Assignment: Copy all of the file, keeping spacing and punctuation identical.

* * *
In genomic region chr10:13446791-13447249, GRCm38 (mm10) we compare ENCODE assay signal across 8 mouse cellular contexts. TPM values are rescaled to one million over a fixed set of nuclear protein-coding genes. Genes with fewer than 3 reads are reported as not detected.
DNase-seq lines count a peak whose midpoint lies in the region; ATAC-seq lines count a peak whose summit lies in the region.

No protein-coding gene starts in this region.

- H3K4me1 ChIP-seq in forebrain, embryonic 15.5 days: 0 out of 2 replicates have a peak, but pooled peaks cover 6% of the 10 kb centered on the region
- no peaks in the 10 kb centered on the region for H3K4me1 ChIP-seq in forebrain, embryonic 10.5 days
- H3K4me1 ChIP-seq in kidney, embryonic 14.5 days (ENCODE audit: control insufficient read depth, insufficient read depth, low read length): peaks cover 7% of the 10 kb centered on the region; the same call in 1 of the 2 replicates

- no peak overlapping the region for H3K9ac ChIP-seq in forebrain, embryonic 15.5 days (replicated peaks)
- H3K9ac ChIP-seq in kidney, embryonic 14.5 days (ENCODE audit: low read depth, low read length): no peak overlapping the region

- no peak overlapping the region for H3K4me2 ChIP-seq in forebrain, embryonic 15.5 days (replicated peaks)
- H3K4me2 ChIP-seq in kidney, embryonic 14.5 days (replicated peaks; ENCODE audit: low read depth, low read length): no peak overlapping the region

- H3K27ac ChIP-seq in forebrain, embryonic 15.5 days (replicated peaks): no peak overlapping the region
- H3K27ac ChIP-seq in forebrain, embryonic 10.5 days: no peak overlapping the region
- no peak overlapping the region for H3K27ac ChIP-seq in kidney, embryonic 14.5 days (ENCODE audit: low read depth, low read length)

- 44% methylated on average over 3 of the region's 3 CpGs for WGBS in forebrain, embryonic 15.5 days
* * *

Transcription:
In genomic region chr10:13446791-13447249, GRCm38 (mm10) we compare ENCODE assay signal across 8 mouse cellular contexts. TPM values are rescaled to one million over a fixed set of nuclear protein-coding genes. Genes with fewer than 3 reads are reported as not detected.
DNase-seq lines count a peak whose midpoint lies in the region; ATAC-seq lines count a peak whose summit lies in the region.

No protein-coding gene starts in this region.

- H3K4me1 ChIP-seq in forebrain, embryonic 15.5 days: 0 out of 2 replicates have a peak, but pooled peaks cover 6% of the 10 kb centered on the region
- no peaks in the 10 kb centered on the region for H3K4me1 ChIP-seq in forebrain, embryonic 10.5 days
- H3K4me1 ChIP-seq in kidney, embryonic 14.5 days (ENCODE audit: control insufficient read depth, insufficient read depth, low read length): peaks cover 7% of the 10 kb centered on the region; the same call in 1 of the 2 replicates

- no peak overlapping the region for H3K9ac ChIP-seq in forebrain, embryonic 15.5 days (replicated peaks)
- H3K9ac ChIP-seq in kidney, embryonic 14.5 days (ENCODE audit: low read depth, low read length): no peak overlapping the region

- no peak overlapping the region for H3K4me2 ChIP-seq in forebrain, embryonic 15.5 days (replicated peaks)
- H3K4me2 ChIP-seq in kidney, embryonic 14.5 days (replicated peaks; ENCODE audit: low read depth, low read length): no peak overlapping the region

- H3K27ac ChIP-seq in forebrain, embryonic 15.5 days (replicated peaks): no peak overlapping the region
- H3K27ac ChIP-seq in forebrain, embryonic 10.5 days: no peak overlapping the region
- no peak overlapping the region for H3K27ac ChIP-seq in kidney, embryonic 14.5 days (ENCODE audit: low read depth, low read length)

- 44% methylated on average over 3 of the region's 3 CpGs for WGBS in forebrain, embryonic 15.5 days